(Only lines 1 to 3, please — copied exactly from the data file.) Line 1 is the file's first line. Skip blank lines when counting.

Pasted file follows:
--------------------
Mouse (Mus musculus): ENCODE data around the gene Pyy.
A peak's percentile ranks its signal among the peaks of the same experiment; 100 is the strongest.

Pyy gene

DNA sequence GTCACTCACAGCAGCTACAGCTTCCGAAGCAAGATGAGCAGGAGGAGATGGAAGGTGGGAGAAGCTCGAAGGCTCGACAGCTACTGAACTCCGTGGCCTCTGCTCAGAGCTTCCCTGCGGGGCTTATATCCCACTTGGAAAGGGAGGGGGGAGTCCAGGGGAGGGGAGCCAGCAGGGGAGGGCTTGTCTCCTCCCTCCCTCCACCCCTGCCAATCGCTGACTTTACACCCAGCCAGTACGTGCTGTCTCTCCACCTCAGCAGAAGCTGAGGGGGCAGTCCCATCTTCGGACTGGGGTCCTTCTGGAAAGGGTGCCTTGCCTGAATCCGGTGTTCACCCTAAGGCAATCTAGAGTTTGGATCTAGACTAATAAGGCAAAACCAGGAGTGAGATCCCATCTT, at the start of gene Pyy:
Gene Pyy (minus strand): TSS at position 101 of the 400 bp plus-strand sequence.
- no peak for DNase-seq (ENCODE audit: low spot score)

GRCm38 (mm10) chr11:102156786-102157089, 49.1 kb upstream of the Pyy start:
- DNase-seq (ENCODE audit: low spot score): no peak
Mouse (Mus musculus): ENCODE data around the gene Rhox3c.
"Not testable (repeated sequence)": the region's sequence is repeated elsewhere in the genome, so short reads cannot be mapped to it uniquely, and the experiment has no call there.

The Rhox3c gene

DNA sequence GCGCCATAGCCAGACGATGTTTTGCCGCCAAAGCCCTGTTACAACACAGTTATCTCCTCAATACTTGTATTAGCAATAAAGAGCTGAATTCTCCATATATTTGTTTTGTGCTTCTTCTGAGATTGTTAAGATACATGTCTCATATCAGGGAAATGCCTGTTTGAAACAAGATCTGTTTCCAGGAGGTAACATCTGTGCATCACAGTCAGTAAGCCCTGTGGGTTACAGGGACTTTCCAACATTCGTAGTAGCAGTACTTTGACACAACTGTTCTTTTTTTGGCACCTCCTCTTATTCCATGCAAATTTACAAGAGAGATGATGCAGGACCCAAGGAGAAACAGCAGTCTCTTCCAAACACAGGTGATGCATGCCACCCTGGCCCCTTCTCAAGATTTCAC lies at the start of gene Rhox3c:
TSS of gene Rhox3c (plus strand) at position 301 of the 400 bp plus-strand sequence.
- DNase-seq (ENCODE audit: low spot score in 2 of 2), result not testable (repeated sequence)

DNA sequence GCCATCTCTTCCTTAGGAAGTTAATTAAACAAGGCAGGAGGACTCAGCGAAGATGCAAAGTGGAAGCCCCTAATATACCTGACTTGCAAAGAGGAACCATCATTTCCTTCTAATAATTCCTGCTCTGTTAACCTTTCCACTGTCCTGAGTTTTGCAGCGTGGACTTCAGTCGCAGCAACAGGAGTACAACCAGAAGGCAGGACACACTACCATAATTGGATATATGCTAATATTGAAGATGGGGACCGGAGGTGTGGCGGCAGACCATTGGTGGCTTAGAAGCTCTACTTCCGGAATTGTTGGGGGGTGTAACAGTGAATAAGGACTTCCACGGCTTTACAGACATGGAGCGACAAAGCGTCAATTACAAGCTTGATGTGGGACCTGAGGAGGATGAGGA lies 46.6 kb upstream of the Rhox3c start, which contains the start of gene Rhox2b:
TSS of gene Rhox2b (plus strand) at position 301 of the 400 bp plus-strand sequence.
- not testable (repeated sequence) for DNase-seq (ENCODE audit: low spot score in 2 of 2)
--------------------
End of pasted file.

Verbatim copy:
Mouse (Mus musculus): ENCODE data around the gene Pyy.
A peak's percentile ranks its signal among the peaks of the same experiment; 100 is the strongest.

Pyy gene